2nd Week of Advent: "Brood of Vipers" in Matthew 3

Dear Beginner, 

Looking at the readings for the second week of Advent, I must say how I love to see the vehemence of St. John the Baptist's reproach to the pharisees. The Holy Spirit knows when to speak gently and when to speak forcefully, many times using something said to one person to touch the heart of another.

Here any mediocre Catholic can put himself in the place of the sadducees and pharisees when he calls them "brood of vipers" and continues on to say, “Who warned you to flee from the wrath to come? Bear fruit that befits repentance, and do not presume to say to yourselves, ‘We have Abraham as our father[...]’"

Whoa there John! A little bit intense, no?! How do you think you're ever going to get any followers with that mouth?! Now, as for us, before continuing his discourse, let's just pause here to let those words soak in. Is there a wrath that is to come? What does that mean? How did the pharisees know about it? Did they feel that it was coming for them, or did they just get in line for baptism to make it look like they too were repenting?

John the Baptist's whole message is repentance, and he tells them to make their repentance one that is seen by works, not something that just sounds good and feels nice. Then he says the equivalent to, "just because you are a good person doesn't mean that you're going to heaven. Just because you go to Mass doesn't mean you're a perfect person. Just because you don't go our partying every day doesn't mean that you have everything under control." The kingdom of God is at hand! Should you DO more? What you should do is open yourself more to the Holy Spirit and see what God wants to do in your life. At this moment and in the future. (And then do it.)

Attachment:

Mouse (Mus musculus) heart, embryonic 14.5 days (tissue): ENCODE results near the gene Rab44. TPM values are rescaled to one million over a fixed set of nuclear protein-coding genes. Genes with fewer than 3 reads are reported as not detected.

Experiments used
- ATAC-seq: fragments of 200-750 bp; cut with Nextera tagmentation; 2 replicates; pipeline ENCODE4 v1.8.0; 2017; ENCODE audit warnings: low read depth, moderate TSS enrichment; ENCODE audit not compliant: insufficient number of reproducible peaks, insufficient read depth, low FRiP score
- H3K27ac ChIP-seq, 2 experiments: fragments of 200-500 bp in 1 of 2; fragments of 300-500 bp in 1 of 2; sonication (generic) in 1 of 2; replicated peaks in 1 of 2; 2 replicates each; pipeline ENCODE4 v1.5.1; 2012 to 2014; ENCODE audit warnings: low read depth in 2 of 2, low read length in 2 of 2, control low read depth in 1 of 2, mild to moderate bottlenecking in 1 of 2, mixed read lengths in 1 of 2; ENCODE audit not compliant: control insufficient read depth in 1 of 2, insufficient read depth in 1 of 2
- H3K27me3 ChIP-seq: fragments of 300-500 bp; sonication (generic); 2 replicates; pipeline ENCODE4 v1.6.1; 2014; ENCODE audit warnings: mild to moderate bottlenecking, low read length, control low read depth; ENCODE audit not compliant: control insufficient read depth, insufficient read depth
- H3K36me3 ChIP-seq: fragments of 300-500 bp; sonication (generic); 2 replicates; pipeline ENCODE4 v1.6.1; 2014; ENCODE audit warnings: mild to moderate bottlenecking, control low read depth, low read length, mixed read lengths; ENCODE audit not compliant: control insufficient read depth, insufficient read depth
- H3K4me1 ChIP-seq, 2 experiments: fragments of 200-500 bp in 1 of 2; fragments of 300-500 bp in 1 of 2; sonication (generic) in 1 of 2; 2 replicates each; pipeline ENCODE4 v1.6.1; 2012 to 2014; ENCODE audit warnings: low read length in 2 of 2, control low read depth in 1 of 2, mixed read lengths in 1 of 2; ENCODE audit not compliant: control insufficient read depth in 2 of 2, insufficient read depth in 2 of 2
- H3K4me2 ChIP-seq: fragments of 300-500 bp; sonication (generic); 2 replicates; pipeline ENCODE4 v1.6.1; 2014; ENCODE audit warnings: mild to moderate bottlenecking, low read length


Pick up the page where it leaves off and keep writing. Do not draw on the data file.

Well, moving along, it seems that the pharisees saw themselves as indispensable for God, that God wouldn't be anything without them. Do we feel that way as well? If by any chance that has gone through your head, St. John the Baptist assures us that, "God is able from these stones to raise up children to Abraham." Fr. Donald Calloway, MIC, in a testimony he gives of his conversion story, encouraging people to pray for priests, says that 'God can pick up a bum off the street and make him your next parish priest--He did that with me.' (Amazing story-- check it out!) God doesn't need us, but He does want to use us and gives us the responsibility of responding to what we receive.

Finishing up this part of the Gospel, St. John clarifies any doubt that may be left behind about a "wrath that is to come." He says, "Even now the axe is laid to the root of the trees; every tree therefore that does not bear good fruit is cut down and thrown into the fire." Usually, if not always, when fire is mentioned in the Gospels, it is referring to hell. According to the Catechism of the Catholic Church, "To die in mortal sin without repenting and accepting God's merciful love means remaining separated from him for ever by our own free choice. This state of definitive self-exclusion from communion with God and the blessed is called 'hell'"(1033). That's something to think about.

Where do you stand? Are you trying to get by with the bare minimum, while Jesus, able to save us with just a thought, is there on the cross? May this advent be a true time of repentance for us, and accept in every way the kingdom that is at hand.

Sunday Readings: Isaiah 11:1-10; Psalm 72; Romans 15:4-13; Matthew 3:1-12

Come, Lord Jesus!